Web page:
Eric Camler, community liaison for Congressman Adrian Smith, joined the meeting by teleconference to give the commissioners an update from Washington and to field any questions.
Camler said 2020 has been an unprecedented year due to the pandemic and the CARES Act has been on the radar for many in all forms of government. An error in the paycheck protection program was corrected so rural hospitals could benefit, which Smith played a role in, Camler said.
The United States Department of Agriculture, USDA, has also rolled out their own care package for ag producers, including around $9 billion for livestock producers.
Smith also has his attention on the current status of the dicamba, an herbicide, which has faced legal challenges, Camler said. Smith wants to make sure agricultural producers have access to dicamba.
There has also been talk in the halls of Washington D.C. about another care package or some type of federal aid, said Camler.
When taking questions, Commissioner Dean Kugler noted the United States deficit in June shattered all records as spending outpaced revenue by $864 billion. Kugler noted this situation will become untenable and asked, “When is Congress going to worry about this?”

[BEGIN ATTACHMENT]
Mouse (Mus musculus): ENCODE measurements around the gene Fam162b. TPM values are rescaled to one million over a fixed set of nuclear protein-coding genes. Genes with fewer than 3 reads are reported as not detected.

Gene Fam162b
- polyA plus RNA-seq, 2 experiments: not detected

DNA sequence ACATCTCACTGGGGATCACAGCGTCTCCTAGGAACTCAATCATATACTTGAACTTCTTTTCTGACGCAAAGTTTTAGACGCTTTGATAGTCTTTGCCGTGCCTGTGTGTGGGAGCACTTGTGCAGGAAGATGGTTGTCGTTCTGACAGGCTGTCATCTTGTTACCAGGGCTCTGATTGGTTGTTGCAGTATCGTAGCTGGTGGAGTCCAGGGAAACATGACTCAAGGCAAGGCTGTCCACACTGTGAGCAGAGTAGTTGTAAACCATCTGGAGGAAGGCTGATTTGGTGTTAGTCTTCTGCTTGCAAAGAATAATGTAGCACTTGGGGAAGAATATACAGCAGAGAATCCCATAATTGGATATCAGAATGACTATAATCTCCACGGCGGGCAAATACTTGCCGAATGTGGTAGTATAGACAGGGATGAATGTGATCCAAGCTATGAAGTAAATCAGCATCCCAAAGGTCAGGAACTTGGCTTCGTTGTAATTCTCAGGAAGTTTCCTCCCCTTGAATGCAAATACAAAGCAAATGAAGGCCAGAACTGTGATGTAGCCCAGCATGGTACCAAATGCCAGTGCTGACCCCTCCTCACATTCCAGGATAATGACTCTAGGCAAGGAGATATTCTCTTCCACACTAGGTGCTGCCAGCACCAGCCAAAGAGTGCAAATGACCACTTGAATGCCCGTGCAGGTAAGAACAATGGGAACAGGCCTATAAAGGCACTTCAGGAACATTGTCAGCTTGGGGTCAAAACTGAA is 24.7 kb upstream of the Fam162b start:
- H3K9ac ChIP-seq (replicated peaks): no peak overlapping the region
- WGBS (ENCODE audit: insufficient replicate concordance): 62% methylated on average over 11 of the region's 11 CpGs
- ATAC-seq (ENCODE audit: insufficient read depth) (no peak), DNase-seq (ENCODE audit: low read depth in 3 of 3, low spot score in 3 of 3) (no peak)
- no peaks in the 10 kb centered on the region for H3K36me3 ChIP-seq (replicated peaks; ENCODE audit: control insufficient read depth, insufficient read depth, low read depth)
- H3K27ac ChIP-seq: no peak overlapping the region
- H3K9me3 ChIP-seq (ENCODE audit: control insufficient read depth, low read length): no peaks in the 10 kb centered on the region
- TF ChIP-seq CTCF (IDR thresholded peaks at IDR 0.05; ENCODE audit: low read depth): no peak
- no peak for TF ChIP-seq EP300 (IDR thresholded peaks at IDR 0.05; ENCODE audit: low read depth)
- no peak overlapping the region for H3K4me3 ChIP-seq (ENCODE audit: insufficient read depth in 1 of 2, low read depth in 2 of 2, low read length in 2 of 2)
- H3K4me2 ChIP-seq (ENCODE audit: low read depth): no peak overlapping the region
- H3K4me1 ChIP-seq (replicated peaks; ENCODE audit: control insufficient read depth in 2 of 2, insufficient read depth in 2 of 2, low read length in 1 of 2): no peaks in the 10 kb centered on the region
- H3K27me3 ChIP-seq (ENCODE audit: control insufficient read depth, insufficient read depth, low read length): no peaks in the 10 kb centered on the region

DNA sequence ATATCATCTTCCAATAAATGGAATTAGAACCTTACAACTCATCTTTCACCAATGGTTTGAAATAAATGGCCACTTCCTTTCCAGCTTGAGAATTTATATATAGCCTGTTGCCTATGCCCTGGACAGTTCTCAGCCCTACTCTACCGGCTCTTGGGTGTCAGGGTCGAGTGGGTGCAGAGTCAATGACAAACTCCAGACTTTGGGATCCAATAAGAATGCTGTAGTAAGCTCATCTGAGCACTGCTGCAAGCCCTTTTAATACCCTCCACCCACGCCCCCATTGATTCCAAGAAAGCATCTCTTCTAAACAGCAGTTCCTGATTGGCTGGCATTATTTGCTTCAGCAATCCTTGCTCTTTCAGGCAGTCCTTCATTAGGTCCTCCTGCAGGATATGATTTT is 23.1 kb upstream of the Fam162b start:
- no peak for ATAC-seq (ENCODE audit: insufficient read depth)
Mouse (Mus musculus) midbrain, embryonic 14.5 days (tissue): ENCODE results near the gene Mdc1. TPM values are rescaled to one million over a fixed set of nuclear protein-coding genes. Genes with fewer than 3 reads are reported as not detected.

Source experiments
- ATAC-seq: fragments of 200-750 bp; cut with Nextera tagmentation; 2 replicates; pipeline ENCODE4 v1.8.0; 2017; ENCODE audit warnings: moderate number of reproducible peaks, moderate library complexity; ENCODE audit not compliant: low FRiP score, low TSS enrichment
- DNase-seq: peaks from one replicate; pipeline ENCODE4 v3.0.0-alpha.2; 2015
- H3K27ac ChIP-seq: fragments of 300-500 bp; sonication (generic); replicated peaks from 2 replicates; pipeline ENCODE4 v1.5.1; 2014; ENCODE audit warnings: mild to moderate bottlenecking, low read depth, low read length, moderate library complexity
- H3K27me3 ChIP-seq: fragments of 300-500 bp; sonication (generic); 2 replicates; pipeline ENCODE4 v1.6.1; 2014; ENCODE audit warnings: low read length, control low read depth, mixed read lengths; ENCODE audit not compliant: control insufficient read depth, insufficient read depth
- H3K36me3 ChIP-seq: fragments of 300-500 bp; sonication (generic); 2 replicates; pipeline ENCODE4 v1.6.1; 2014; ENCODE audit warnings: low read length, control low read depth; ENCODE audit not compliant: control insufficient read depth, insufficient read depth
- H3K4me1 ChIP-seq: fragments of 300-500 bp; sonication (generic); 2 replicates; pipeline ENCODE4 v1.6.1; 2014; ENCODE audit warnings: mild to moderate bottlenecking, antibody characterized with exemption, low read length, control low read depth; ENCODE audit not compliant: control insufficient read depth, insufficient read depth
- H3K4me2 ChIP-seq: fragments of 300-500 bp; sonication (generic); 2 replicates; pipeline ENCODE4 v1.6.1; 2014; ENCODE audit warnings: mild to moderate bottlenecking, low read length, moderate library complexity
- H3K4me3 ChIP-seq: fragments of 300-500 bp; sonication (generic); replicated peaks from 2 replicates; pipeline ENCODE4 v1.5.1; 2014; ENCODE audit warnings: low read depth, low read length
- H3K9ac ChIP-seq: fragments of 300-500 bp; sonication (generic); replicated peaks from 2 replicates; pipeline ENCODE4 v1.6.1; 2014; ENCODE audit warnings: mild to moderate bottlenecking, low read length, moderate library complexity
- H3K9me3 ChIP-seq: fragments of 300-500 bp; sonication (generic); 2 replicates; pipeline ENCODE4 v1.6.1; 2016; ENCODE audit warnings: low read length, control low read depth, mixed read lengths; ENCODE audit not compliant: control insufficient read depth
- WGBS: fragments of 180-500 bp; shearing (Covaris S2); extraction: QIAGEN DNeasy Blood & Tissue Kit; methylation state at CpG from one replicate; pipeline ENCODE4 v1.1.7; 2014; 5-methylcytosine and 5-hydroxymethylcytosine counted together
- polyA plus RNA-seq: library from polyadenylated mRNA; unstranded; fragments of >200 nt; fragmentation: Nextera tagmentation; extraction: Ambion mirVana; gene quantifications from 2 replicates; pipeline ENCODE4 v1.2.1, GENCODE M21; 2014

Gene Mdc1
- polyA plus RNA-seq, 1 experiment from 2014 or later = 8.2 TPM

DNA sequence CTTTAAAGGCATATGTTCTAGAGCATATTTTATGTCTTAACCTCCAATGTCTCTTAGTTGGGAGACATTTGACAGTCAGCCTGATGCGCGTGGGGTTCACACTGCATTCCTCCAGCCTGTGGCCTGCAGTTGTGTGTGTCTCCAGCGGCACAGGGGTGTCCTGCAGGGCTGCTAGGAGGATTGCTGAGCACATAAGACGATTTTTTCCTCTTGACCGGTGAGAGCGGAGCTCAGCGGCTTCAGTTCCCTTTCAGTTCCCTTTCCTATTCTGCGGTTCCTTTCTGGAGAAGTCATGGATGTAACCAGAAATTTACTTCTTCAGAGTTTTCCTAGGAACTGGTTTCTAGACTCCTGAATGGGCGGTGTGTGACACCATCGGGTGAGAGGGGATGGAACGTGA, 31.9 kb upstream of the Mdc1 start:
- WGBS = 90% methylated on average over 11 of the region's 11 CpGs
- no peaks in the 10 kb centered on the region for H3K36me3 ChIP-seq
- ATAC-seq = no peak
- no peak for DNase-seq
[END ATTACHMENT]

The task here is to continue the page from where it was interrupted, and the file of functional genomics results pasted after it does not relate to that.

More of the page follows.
Camler said the situation was high on Smith’s priority list and this situation will affect discussions surrounding another round of aid.
Commissioner Bill Stewart asked about the state of trade agreements.
Camler said there was good news in the form of the United States-Mexico-Canada Agreement, USMCA being passed and going into effect July 1.
He noted China had made a major corn purchase, as outlined in phase one of the agreement with phase two coming up, Camler said its important China be held accountable to hold up their end of the bargain.
There is also a free trade agreement being discussed with the United Kingdom, Camler said they have been in the process of leaving the European Union and it leaves the nation as a, “free agent,” to make their own trade agreements with their allies.
While the UK is a small nation, Camler said they can be a big player in the trade world.
During the board of equalization meeting the commissioners considered extending the Homestead Exemption Application filing date to July 20.
County Assessor John Moore said the commissioners have the authority to make this extension if the landowners made the proper filings.
The commissioners approved the extension for Delbert Dishman, Gene Libal and Jean Cissell.
In other action the commissioners,
- Approved a special designated liquor license from the Elks BPO Cozad Lodge for a wedding reception.
- Approved a special designated liquor license for O and K Bottle Shop for an upcoming event.
- Received second quarter 2020 paid-time-off reports
- Approved submission of the 2020 Emergency Performance Grant
- Chose not to go on a jail inspection, citing COVID-19 concerns.